The New York Times, March 23, 2014
LOS ANGELES — Talk about going from fizzle to sizzle.
A year ago, TheWrap.com was still trundling along as an also-ran in Hollywood’s hotly competitive trade news wars. The Hollywood Reporter was riding a slick redesign. Variety was finally getting its act together by dropping an online paywall. Deadline Hollywood was breathing its usual fire.
TheWrap, founded in 2009 by Sharon Waxman, a former reporter for The New York Times, was not doing anything terribly wrong. It just was not adding much, either.
Then Ms. Waxman unveiled a badly needed redesign of the website, using $2 million in financing from a venture capital firm co-founded by Howard Schultz, the chief executive of Starbucks. In a significant shift in strategy, she also started openly chasing traffic with lists and catnip headlines. (“6 Craziest Malaysia Flight Conspiracy Theories — From Alien Abductions to Courtney Love’s Reasoning.”)
“We had to do something to move the needle,” said Ms. Waxman, who also runs a conference business related to TheWrap that is expanding to New York. “I was very focused on serious news, but you have to balance that with news that is ‘clicky.’ ”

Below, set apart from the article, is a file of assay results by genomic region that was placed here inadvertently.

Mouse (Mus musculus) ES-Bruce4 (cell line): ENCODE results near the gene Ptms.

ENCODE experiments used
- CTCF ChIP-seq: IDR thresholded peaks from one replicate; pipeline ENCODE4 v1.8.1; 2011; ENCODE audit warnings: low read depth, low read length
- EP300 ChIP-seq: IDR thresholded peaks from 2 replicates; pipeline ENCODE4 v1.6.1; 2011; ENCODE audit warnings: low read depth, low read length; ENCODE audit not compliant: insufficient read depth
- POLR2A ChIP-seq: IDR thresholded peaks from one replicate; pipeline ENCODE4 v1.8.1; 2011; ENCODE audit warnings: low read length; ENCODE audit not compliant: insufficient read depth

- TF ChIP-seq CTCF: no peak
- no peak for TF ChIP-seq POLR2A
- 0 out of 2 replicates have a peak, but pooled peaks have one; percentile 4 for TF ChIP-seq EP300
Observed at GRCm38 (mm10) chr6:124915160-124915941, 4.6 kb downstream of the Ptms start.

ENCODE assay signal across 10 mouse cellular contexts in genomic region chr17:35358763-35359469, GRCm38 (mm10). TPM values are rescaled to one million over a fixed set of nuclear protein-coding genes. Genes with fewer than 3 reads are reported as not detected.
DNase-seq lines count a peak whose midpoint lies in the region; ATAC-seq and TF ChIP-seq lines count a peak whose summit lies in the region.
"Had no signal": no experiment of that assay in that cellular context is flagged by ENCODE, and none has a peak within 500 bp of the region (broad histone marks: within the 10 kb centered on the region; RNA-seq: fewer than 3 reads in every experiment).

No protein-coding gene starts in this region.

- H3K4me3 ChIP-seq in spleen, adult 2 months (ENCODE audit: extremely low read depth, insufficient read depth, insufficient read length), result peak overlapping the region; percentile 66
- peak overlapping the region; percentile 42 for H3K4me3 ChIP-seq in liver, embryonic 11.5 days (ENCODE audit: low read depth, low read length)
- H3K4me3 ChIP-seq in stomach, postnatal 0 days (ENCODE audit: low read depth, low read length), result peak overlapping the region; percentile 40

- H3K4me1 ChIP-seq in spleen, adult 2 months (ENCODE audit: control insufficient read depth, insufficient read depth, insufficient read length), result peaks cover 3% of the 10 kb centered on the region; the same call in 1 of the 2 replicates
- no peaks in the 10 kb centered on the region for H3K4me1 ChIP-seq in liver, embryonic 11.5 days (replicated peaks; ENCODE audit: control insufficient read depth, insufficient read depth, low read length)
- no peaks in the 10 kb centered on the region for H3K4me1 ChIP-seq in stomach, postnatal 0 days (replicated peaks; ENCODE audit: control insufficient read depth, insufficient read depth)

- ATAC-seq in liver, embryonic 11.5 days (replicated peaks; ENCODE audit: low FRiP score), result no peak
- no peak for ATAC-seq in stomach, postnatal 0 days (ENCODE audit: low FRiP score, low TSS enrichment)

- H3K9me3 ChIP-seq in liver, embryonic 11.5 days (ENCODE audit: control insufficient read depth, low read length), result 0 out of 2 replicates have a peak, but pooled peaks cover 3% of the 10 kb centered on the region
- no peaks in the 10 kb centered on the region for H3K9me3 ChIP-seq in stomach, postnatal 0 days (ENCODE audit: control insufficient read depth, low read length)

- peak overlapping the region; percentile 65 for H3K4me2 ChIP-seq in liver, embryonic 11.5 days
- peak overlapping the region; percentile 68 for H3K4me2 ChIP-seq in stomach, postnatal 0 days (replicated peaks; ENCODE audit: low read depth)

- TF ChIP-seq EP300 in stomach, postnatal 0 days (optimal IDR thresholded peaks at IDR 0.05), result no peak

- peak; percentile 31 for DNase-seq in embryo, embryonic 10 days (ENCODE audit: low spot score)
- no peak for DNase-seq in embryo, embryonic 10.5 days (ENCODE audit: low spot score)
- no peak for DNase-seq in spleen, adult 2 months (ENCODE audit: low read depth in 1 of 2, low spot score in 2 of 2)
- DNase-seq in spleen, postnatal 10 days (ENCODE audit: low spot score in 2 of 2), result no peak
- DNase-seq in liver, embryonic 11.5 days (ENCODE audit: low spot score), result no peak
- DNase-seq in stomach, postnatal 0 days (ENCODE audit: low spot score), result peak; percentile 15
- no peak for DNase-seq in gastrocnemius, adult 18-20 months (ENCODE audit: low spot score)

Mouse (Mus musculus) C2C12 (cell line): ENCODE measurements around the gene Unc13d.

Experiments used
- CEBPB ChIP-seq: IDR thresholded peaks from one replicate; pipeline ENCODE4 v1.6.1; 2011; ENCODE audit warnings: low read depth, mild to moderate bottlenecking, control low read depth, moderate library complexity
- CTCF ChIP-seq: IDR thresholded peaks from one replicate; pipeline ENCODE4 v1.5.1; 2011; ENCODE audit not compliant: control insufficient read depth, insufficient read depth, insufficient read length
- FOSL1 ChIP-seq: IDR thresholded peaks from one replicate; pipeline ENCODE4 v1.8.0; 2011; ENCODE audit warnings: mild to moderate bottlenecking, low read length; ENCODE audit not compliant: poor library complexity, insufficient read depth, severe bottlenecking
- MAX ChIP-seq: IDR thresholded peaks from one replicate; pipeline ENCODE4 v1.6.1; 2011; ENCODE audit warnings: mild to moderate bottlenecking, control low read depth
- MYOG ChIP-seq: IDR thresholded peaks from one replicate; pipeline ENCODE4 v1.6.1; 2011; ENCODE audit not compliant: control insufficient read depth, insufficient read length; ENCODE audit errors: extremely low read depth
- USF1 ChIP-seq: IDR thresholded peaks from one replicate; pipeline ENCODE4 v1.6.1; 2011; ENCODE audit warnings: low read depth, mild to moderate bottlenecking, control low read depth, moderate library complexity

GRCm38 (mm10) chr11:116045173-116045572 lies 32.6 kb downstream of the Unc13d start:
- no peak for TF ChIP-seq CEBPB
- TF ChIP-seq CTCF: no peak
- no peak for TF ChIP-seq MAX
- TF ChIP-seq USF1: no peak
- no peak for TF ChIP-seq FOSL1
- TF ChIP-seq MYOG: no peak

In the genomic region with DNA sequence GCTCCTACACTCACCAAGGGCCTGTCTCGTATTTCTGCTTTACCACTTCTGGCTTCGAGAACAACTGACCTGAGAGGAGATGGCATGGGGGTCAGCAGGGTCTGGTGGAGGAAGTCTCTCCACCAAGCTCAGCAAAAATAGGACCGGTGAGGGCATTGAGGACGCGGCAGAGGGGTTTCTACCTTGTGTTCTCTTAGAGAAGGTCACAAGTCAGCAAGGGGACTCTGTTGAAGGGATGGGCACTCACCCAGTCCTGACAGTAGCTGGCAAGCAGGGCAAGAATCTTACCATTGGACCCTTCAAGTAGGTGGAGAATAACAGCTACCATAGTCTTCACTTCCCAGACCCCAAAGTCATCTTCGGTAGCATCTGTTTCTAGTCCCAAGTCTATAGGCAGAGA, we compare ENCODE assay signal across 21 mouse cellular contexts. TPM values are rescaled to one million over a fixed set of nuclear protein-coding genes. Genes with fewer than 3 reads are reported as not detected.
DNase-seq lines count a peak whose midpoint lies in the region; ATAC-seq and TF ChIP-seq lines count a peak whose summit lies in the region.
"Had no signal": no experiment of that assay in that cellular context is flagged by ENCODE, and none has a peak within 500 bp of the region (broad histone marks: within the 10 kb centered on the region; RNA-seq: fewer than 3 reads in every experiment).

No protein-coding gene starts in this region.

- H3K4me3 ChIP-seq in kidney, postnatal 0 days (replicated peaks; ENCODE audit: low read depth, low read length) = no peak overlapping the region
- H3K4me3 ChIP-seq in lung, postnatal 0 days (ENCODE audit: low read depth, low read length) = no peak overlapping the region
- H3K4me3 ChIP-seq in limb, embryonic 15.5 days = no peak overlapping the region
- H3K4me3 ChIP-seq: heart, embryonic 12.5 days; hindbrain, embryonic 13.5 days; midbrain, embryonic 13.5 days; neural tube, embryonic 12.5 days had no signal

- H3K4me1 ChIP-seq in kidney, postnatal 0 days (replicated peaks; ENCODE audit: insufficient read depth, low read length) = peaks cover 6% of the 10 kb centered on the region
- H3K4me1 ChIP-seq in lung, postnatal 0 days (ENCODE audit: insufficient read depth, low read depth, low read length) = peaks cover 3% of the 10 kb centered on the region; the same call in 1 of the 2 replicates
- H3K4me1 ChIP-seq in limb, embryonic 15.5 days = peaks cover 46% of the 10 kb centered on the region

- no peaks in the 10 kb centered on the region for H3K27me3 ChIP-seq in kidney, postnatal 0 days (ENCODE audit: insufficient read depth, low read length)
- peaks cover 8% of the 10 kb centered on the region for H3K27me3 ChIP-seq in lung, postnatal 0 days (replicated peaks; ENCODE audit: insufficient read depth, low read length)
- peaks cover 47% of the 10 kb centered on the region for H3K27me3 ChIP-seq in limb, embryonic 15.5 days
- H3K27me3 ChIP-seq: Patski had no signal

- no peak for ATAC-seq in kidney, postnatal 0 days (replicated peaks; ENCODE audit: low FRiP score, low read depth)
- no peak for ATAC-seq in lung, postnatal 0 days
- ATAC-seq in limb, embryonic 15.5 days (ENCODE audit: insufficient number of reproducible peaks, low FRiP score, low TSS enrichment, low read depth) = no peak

TheWrap has also focused more intently on the quality of its journalism. Ms. Waxman expanded her staff by 40 percent, with new employees landing scoops and producing weighty features, like one on the last hours of the “Fast & Furious” star Paul Walker. TheWrap set off a media frenzy in January when its television critic wrote about daring to ask Lena Dunham a tough question at a news conference for her show, “Girls.”
Ms. Waxman also got a lucky break from the competition. Deadline Hollywood has had to cope with the loss of its firebrand founder, Nikki Finke, who departed in November.
For the months of December through February, the heart of the all-important Oscars advertising season, TheWrap attracted an average of 2.8 million unique visitors from United States desktop computers, according to comScore. In the period a year earlier, TheWrap had an average of 755,000 unique visitors.
TheWrap’s most direct competitor, the similarly online-only Deadline Hollywood, averaged 2.6 million visitors, up from 2.1 million in the year-ago period. After removing its paywall, Variety had 2.72 million visitors for the recent period, up from 533,000; The Hollywood Reporter averaged 5.6 million, up from 4.9 million.
Ms. Waxman said that internal numbers, which include traffic from mobile devices, indicate that TheWrap is on track to reach 10 million unique visitors by year’s end. “Guess what?” she said. “We moved the needle.”